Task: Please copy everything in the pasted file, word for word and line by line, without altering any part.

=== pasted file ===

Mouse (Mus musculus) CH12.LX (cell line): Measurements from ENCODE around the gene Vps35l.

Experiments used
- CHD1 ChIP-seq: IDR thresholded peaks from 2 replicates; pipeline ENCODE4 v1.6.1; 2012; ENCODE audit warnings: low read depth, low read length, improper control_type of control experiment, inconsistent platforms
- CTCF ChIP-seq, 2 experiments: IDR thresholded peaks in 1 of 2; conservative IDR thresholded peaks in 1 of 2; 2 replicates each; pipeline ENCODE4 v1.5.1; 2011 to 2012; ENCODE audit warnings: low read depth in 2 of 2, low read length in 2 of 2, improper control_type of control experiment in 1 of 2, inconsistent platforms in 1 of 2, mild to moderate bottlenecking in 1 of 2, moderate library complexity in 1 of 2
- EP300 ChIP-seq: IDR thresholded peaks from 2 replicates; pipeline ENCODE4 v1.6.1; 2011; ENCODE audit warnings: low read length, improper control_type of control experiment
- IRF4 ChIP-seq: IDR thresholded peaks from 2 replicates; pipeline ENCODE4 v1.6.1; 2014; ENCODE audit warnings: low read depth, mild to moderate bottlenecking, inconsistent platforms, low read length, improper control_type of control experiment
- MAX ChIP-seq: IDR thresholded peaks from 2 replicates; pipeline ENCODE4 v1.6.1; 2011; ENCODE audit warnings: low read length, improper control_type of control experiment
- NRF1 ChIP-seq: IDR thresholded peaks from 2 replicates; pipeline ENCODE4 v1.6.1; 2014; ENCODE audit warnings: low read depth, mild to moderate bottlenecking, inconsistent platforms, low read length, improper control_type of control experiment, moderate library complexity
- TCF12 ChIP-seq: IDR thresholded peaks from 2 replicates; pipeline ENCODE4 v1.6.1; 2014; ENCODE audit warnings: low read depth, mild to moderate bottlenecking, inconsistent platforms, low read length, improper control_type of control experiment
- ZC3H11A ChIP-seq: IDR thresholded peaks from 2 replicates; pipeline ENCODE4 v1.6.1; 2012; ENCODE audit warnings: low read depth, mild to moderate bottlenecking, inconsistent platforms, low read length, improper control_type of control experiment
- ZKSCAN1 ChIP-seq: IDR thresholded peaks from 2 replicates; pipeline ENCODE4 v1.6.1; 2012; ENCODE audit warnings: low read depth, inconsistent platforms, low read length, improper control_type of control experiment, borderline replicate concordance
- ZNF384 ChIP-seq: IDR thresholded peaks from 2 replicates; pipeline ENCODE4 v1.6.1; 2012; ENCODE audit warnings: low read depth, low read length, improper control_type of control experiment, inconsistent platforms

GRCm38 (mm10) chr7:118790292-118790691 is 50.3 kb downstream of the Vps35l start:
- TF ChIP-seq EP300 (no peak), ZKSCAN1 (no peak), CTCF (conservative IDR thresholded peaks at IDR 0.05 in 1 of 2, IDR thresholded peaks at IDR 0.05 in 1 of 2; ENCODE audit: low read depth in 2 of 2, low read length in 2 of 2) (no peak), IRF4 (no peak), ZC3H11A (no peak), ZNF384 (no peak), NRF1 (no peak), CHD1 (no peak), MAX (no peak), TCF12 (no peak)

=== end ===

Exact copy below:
Mouse (Mus musculus) CH12.LX (cell line): Measurements from ENCODE around the gene Vps35l.

Experiments used
- CHD1 ChIP-seq: IDR thresholded peaks from 2 replicates; pipeline ENCODE4 v1.6.1; 2012; ENCODE audit warnings: low read depth, low read length, improper control_type of control experiment, inconsistent platforms
- CTCF ChIP-seq, 2 experiments: IDR thresholded peaks in 1 of 2; conservative IDR thresholded peaks in 1 of 2; 2 replicates each; pipeline ENCODE4 v1.5.1; 2011 to 2012; ENCODE audit warnings: low read depth in 2 of 2, low read length in 2 of 2, improper control_type of control experiment in 1 of 2, inconsistent platforms in 1 of 2, mild to moderate bottlenecking in 1 of 2, moderate library complexity in 1 of 2
- EP300 ChIP-seq: IDR thresholded peaks from 2 replicates; pipeline ENCODE4 v1.6.1; 2011; ENCODE audit warnings: low read length, improper control_type of control experiment
- IRF4 ChIP-seq: IDR thresholded peaks from 2 replicates; pipeline ENCODE4 v1.6.1; 2014; ENCODE audit warnings: low read depth, mild to moderate bottlenecking, inconsistent platforms, low read length, improper control_type of control experiment
- MAX ChIP-seq: IDR thresholded peaks from 2 replicates; pipeline ENCODE4 v1.6.1; 2011; ENCODE audit warnings: low read length, improper control_type of control experiment
- NRF1 ChIP-seq: IDR thresholded peaks from 2 replicates; pipeline ENCODE4 v1.6.1; 2014; ENCODE audit warnings: low read depth, mild to moderate bottlenecking, inconsistent platforms, low read length, improper control_type of control experiment, moderate library complexity
- TCF12 ChIP-seq: IDR thresholded peaks from 2 replicates; pipeline ENCODE4 v1.6.1; 2014; ENCODE audit warnings: low read depth, mild to moderate bottlenecking, inconsistent platforms, low read length, improper control_type of control experiment
- ZC3H11A ChIP-seq: IDR thresholded peaks from 2 replicates; pipeline ENCODE4 v1.6.1; 2012; ENCODE audit warnings: low read depth, mild to moderate bottlenecking, inconsistent platforms, low read length, improper control_type of control experiment
- ZKSCAN1 ChIP-seq: IDR thresholded peaks from 2 replicates; pipeline ENCODE4 v1.6.1; 2012; ENCODE audit warnings: low read depth, inconsistent platforms, low read length, improper control_type of control experiment, borderline replicate concordance
- ZNF384 ChIP-seq: IDR thresholded peaks from 2 replicates; pipeline ENCODE4 v1.6.1; 2012; ENCODE audit warnings: low read depth, low read length, improper control_type of control experiment, inconsistent platforms

GRCm38 (mm10) chr7:118790292-118790691 is 50.3 kb downstream of the Vps35l start:
- TF ChIP-seq EP300 (no peak), ZKSCAN1 (no peak), CTCF (conservative IDR thresholded peaks at IDR 0.05 in 1 of 2, IDR thresholded peaks at IDR 0.05 in 1 of 2; ENCODE audit: low read depth in 2 of 2, low read length in 2 of 2) (no peak), IRF4 (no peak), ZC3H11A (no peak), ZNF384 (no peak), NRF1 (no peak), CHD1 (no peak), MAX (no peak), TCF12 (no peak)